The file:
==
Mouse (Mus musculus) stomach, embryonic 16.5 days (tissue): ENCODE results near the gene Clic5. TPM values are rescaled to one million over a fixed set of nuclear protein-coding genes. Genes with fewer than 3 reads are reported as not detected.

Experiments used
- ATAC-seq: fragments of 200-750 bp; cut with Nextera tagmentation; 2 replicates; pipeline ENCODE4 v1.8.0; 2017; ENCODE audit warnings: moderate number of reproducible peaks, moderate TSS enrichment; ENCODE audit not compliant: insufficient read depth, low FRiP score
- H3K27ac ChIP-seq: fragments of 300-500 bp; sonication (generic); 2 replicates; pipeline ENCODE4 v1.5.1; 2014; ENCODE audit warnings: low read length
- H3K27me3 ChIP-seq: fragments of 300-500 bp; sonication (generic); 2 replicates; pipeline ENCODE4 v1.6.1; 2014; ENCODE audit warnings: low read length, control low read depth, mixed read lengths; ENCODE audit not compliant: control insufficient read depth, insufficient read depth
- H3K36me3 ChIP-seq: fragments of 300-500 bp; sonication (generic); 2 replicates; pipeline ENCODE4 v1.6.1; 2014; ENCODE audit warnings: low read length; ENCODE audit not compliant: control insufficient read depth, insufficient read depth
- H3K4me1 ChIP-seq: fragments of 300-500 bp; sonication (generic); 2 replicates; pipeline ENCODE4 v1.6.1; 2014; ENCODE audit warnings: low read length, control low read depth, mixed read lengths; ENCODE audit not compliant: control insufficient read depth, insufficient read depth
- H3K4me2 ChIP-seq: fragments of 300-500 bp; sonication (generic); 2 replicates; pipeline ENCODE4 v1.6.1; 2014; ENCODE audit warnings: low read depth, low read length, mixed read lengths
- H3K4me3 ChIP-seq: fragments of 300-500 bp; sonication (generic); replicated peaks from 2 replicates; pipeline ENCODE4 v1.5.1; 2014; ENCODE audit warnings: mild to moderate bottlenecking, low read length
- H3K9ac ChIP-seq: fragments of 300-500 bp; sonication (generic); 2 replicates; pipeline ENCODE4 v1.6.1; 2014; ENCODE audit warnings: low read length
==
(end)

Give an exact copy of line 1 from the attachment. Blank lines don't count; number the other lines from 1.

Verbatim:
Mouse (Mus musculus) stomach, embryonic 16.5 days (tissue): ENCODE results near the gene Clic5. TPM values are rescaled to one million over a fixed set of nuclear protein-coding genes. Genes with fewer than 3 reads are reported as not detected.